When you go to a doctor, there are times your malady is obvious. Elephantitis, or a goiter shaped like guitar come to mind. However, other times the cause of your symptoms is more elusive and mysterious. For example, if you have been in contact with neuro-toxins, or small doses of deadly poisons, like Arsenic or Chicken McNuggets, the doctor may need more information on what you've been exposed to in order to determine what ails you.
In the recently passed Marcellus Shale "fracking" bill, known as "Act 13″ to the general public and as "Christmas Morning" to the natural gas industry, drillers do not have to reveal to the public what is in the fracking fluid they are pumping into the ground. According to some articles (such as this article), these chemicals include dozens of carcinogens and otherwise "toxic pollutants." And I don't think they mean the good kind of toxic.
There was a provision in Act 13 that created an exception to this general "Nothing-To-See-Here" rule of non-disclosure. If a doctor is treating a patient and suspects exposure to a toxic fracking chemical, that doctor may ask the drilling company to reveal to him what was in the fracking fluid. I know what you're thinking: the drilling company may then have the doctor shot, in keeping with the tenor of the rest of the bill.
But no! In an act of enlightenment, which makes the Magna Carta look like it was written by Stalin, the bill requires the company to turn the information over to the doctor. But ONLY... wait for it... if the doctor signs a "confidentiality agreement," either prior to receiving the contents of the fluid in the event of a non-emergency, or shortly after receiving it in an emergency situation.
Allow me to digress briefly to discuss confidentiality agreements. The theory of a "confidentiality" agreement is that the signer agrees to keep information "confidential." See, this is the sort of legal acumen that once led my contracts professor to call my legal mind "hollow as a tea-kettle" and "chimp-like." If I can tell someone the information, particularly someone who has not also signed a confidentiality agreement, then the information is less confidential, in the sense that a live goat that has been Bar-B-Qued is less live.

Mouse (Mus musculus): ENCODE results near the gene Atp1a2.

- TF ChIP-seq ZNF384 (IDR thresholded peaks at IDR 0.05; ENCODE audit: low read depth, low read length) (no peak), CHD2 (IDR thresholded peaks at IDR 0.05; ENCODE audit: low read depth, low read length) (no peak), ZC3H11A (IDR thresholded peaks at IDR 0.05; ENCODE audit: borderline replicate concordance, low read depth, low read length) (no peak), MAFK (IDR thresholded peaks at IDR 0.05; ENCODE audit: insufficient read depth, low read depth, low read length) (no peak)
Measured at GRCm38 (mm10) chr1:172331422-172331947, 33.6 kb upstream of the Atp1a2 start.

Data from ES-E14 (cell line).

Since the bill, as written, REQUIRES doctors to agree to confidentiality, then it would logically prohibit them from revealing the information, even to the patients they are treating, other doctors involved in the treatment, and even the insurance dude who has to approve reimbursement.
If doctors could spill the beans (although I'm told there are no actual beans in fracking fluid) to all of these people, none of whom have signed a confidentiality agreement with any drilling company, then who exactly are they supposed to keep the information confidential from? Perhaps random hermits who eat bugs, and know all the secrets of life, except the ones about not eating bugs.
All of this puts physicians in a very precarious position. The statute gives physicians no protection to disclose information to anybody. It gives them no guidance, exposes them to lots of potential legal liability, and puts them at the mercy of a confidentiality agreement drafted by the drilling company. But on the other hand, the spelling in the bill is near perfect, and it says nothing about the Israeli-Palestinian conflict that can't be walked back later.
Thus, it was odd yesterday when the Pennsylvania Medical Society, the organization charged with protecting the interests of physicians, issued a statement in support of the legislation as written. In fact, there were several strange things about the statement.